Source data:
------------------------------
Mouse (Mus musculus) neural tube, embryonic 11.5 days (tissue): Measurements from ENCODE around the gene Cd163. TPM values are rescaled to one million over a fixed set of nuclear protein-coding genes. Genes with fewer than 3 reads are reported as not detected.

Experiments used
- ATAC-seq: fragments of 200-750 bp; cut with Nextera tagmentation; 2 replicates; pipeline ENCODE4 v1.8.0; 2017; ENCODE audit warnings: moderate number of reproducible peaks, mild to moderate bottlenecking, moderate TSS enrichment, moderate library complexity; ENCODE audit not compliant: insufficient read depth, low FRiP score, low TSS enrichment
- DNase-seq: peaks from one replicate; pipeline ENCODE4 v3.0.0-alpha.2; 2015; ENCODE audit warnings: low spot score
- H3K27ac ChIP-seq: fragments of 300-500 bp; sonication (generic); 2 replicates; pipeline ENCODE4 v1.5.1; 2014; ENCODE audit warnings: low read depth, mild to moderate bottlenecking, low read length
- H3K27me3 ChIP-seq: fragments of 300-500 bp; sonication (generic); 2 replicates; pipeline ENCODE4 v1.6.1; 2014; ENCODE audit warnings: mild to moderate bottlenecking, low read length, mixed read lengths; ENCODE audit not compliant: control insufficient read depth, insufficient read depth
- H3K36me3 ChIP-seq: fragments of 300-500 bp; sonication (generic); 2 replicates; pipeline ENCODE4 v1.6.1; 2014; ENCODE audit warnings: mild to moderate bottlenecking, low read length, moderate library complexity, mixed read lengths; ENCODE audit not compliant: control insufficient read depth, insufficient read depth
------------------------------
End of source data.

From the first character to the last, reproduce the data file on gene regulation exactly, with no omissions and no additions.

Mouse (Mus musculus) neural tube, embryonic 11.5 days (tissue): Measurements from ENCODE around the gene Cd163. TPM values are rescaled to one million over a fixed set of nuclear protein-coding genes. Genes with fewer than 3 reads are reported as not detected.

Experiments used
- ATAC-seq: fragments of 200-750 bp; cut with Nextera tagmentation; 2 replicates; pipeline ENCODE4 v1.8.0; 2017; ENCODE audit warnings: moderate number of reproducible peaks, mild to moderate bottlenecking, moderate TSS enrichment, moderate library complexity; ENCODE audit not compliant: insufficient read depth, low FRiP score, low TSS enrichment
- DNase-seq: peaks from one replicate; pipeline ENCODE4 v3.0.0-alpha.2; 2015; ENCODE audit warnings: low spot score
- H3K27ac ChIP-seq: fragments of 300-500 bp; sonication (generic); 2 replicates; pipeline ENCODE4 v1.5.1; 2014; ENCODE audit warnings: low read depth, mild to moderate bottlenecking, low read length
- H3K27me3 ChIP-seq: fragments of 300-500 bp; sonication (generic); 2 replicates; pipeline ENCODE4 v1.6.1; 2014; ENCODE audit warnings: mild to moderate bottlenecking, low read length, mixed read lengths; ENCODE audit not compliant: control insufficient read depth, insufficient read depth
- H3K36me3 ChIP-seq: fragments of 300-500 bp; sonication (generic); 2 replicates; pipeline ENCODE4 v1.6.1; 2014; ENCODE audit warnings: mild to moderate bottlenecking, low read length, moderate library complexity, mixed read lengths; ENCODE audit not compliant: control insufficient read depth, insufficient read depth